Second Appeal- Additional ‘Substantial Questions Of Law’ Can Only Be Framed At The Time Of Hearing, Not In Judgment Itself: SC [Read Judgment]
First "such questions should arise in the appeal", second, "assign the reasons for framing the additional questions" and third, "frame the questions at the time of hearing the appeal", the bench said.
The Supreme Court, in Vijay Arjun Bhagat vs. Nana Laxman Tapkire, while setting aside a high court judgment, observed that the high court can frame additional substantial questions of law in the second appeal only during the hearing and not in the judgment.
In this case, the high court had allowed the appeal on the two additional questions, which were framed in the judgment and not during the time of admission of the second appeal or at the time of hearing the second appeal.
A bench of Justice AM Sapre and Justice S Abdul Nazeer observed that though the high court rightly framed six substantial questions of law at the time of admission of the appeal as arising in the case but erred in not answering these questions, instead allowed the appeal on the two additional questions, which were framed in the judgment itself.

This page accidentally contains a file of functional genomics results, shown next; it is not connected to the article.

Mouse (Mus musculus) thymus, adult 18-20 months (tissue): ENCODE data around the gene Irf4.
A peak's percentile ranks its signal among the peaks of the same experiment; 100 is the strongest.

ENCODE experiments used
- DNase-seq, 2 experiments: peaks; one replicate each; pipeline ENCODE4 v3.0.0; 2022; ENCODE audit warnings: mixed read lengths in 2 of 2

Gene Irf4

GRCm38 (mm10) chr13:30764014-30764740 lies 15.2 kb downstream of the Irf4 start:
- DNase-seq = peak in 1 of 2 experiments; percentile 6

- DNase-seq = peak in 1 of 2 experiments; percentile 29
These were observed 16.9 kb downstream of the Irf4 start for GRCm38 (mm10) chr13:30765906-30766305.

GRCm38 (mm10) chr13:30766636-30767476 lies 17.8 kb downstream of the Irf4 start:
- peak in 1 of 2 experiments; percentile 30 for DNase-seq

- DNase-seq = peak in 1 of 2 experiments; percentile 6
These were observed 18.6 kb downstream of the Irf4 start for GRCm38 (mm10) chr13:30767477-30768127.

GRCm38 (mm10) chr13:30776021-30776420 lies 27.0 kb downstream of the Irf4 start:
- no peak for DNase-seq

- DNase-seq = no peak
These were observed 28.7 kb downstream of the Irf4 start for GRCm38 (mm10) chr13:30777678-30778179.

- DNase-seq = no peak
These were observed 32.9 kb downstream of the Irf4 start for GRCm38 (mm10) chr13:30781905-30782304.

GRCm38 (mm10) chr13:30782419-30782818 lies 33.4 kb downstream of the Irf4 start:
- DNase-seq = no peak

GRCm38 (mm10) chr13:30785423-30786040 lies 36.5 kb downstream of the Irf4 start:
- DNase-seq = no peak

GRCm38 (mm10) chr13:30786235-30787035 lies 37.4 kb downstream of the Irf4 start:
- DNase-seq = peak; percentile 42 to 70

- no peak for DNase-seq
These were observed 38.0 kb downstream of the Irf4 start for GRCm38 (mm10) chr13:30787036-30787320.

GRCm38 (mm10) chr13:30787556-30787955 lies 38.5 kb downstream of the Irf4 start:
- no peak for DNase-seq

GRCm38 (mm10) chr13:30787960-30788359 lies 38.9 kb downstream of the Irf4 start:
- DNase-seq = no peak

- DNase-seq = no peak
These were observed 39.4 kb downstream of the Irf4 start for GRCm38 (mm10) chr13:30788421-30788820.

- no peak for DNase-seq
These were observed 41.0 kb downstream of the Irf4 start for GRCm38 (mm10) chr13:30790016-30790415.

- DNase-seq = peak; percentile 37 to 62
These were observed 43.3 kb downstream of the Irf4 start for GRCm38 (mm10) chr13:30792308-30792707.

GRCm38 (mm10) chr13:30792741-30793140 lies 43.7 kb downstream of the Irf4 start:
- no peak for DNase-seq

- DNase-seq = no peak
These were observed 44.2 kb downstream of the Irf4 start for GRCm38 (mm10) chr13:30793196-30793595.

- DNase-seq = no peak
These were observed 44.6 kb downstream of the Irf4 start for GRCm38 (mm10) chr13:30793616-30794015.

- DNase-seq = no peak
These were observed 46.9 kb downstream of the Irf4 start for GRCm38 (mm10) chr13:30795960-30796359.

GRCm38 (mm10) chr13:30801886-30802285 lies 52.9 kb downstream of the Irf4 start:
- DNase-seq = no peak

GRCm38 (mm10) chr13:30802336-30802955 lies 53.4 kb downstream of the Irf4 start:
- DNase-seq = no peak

Holding that the jurisdiction of the high court to decide the second appeal was confined only to six questions framed and not beyond it, the bench said that though it has jurisdiction to frame additional questions, that power is subject to fulfilling the three conditions, “first "such questions should arise in the appeal", second, "assign the reasons for framing the additional questions" and third, "frame the questions at the time of hearing the appeal"”.
Referring to Section 100 of the Code of Civil Procedure, the court said: “The proviso to subsection (5), however, also recognizes the power of the High Court to hear the appeal on any other substantial question of law which was not initially framed by the High Court under subsection (4). However, this power can be exercised by the High Court only after assigning the reasons for framing such additional question of law at the time of hearing of the appeal.”
The bench, remanding the matter to the high court, further observed: “This procedure adopted by the High Court while deciding the second appeal caused prejudice to the rights of the parties because the parties, especially the appellants herein, who suffered the adverse order, had no knowledge about framing of the two additional questions inasmuch as they were deprived of the opportunity to address the Court on the two additional questions on which the impugned judgment was founded.”
Read the Judgment Here